First responders gather at the Peace Arch to remember 9/11’s fallen

New York City tragedy ‘brought out the best in human spirit’

First responders from both sides of the border gathered this morning at Peace Arch Park to honour those who gave their lives to help others during the terrorist attacks of Sept. 11, 2001, and those who, 16 years later, continue to serve and protect, both in their own backyard, and around the world.

Police, firefighters, paramedics, politicians and civilians converged on the international border between South Surrey, B.C. and Blaine, Wash., to remember a tragedy that both devastated and strengthened.

“On Sept. 11, my department lost 23 members. Matt’s lost 343,” New York Police Department Sgt. Kevin Lynch told the crowd, referring also to the enormous impact the attacks – which killed nearly 3,000 that day – had on the city’s fire department, which was represented Monday by Matthew Zimpfer.

“Think about those numbers for a minute, because a number’s just a number until you think about the fact that each one of those people had a family that they cared about, had people they loved and people who loved them.

“But they did what first responders always do, and that’s run to whoever needs help.”

One after another, speakers stood, acknowledging the “heartbreaking and devastating acts of violence” of that day, but returning always to give thanks and acknowledge the partnerships and resolve that strengthened in the wake of the tragedy.

U.S. Customs and Border Protection’s Blaine area port Director Kenneth Williams posed, and answered, the question, “are we truly safer?”

“I can stand here with confidence and say yes,” Williams said, citing improvements in security measures in the years since 9/11, and ones to come.

“For those who wish to do us harm, we are sending a clear message.”

Vancouver Police Department Supt. Mike Porteous said that while the border may divide the U.S. and Canada, “we are human beings and fellow first responders, brothers and sisters.”

“Together we stand in the face of tragedy, remembering our fallen heroes and carrying on in their names. We will remember,” Porteous said.

South Surrey-White Rock MP Dianne Watts, representing Canada in the ceremony, echoed the call to “always remember” those who died.

U.S. Consul General Katherine Dhanani said the day was to remember “those brave men and women who gave everything for strangers they never knew simply because it was in them to respond as heroes.”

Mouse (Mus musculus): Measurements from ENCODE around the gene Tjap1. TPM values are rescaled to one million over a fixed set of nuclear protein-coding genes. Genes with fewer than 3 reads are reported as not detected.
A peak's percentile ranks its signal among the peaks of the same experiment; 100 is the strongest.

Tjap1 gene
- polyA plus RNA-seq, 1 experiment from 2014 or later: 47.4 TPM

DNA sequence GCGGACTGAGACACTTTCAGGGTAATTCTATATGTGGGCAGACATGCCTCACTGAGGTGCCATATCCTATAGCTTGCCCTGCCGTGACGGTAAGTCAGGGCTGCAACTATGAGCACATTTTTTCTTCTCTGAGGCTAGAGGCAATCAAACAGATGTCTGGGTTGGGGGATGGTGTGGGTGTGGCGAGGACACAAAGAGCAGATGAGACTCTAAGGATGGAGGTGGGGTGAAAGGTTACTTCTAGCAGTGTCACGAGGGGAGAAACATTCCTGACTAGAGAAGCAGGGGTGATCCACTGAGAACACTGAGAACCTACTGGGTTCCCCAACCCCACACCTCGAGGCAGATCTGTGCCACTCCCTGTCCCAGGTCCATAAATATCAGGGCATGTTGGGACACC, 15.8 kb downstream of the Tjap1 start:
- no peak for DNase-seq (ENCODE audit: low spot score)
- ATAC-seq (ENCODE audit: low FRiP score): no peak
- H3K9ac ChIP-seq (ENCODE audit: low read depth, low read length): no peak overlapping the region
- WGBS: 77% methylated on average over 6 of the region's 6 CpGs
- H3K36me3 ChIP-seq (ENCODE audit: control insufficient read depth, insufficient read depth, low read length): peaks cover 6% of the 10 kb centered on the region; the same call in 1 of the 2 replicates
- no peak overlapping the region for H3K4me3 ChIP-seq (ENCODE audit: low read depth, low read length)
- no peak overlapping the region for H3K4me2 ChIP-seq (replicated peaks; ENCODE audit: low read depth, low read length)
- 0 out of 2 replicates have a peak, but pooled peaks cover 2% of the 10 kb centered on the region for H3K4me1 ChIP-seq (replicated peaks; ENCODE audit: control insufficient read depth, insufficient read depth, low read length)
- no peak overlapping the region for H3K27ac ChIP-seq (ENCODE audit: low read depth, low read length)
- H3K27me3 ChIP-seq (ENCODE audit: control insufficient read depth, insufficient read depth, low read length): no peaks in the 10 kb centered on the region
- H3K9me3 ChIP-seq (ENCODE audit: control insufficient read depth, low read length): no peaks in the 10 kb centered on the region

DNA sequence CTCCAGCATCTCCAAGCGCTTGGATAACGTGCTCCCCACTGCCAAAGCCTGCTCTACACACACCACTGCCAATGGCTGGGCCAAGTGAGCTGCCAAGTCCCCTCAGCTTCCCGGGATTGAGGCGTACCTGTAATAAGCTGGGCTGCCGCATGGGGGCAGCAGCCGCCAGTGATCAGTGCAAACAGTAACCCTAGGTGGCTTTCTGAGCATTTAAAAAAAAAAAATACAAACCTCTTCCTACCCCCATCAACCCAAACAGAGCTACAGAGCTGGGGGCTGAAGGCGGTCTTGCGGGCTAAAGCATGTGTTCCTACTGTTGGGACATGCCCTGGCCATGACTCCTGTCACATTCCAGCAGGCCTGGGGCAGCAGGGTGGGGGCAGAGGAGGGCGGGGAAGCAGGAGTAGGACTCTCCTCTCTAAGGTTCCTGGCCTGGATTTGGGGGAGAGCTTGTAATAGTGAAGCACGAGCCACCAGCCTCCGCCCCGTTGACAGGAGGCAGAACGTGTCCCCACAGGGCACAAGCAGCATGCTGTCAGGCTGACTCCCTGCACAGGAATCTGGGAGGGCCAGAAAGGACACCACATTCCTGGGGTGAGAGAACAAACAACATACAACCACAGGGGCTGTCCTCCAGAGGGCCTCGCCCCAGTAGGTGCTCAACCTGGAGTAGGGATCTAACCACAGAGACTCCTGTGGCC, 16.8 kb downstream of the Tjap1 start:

Lynch told the crowd that he doesn’t feel like a hero for his actions on Sept. 11, 2001.

“I feel like a person who did my job, and I think that’s what every first responder would mention when asked why they do it,” he said.

“It was a horrible day for us, as a city, as a nation and as a world, but in the days, and the weeks, months and the years that have followed, it’s brought out the best in the human spirit.”

 

The U.S. colour guard and other first responders at Peace Arch Park Monday, where a memorial was held to honour those who died in the Sept. 11, 2001 terrorist attacks. (Tracy Holmes photo)

Just Posted

Falkland artist favours, fights for fish

Lottie Kozak does all kinds of art; one of her favourite subjects, fish, is dwindling

The Westbank First Nation to be a fixture of Westside Daze

This Canada Day long weekend mark your calendars

Updated: Kelowna cops investigate armed robbery at city centre business

Robbery sparks late afternoon manhunt by armed police officers with guns drawn

Reducing the risk of wildfire in Kelowna

New city plan has 47 recommendations to cut down on the risk of wildfire

Kelowna mayor pays emotional tribute to late senior city manager

Colin Basran chokes up remembering city corporate and protective services director Rob Mayne Monday

Updated: Kelowna cops investigate armed robbery at city centre business

Robbery sparks late afternoon manhunt by armed police officers with guns drawn

UPDATED: Oliver wildfire extinguished, B.C. Wildfire mopping up

6-ha. brush fire contained before it could spread farther

Late goal gives England 2-1 win over Tunisia

At the last World Cup in 2014, England couldn’t even win a game

Canadian military police officer pleads not guilty to sex assault

Sgt. Kevin MacIntyre, 48, entered his plea today at a court martial proceeding in Halifax

Vernon cold case murder suspect bail hearing Tuesday

Paramjit Singh Bogarh will appear in Vernon Law Courts at 10 a.m. June 19

Elvis lives again in Penticton

Elvis Festival back this weekend for 17th year

Athletics, Parsons stay hot in four-game sweep

Okanagan takes two PBL doubleheaders from UBC Thunder at Elks Stadium

Tigers looking to lock up title

Face Flames tonight in Penticton

Cheers erupt as Federal Court judge approves historic gay purge settlement

Gay military veterans said they were interrogated, harassed and spied on because of their sexuality

Most Read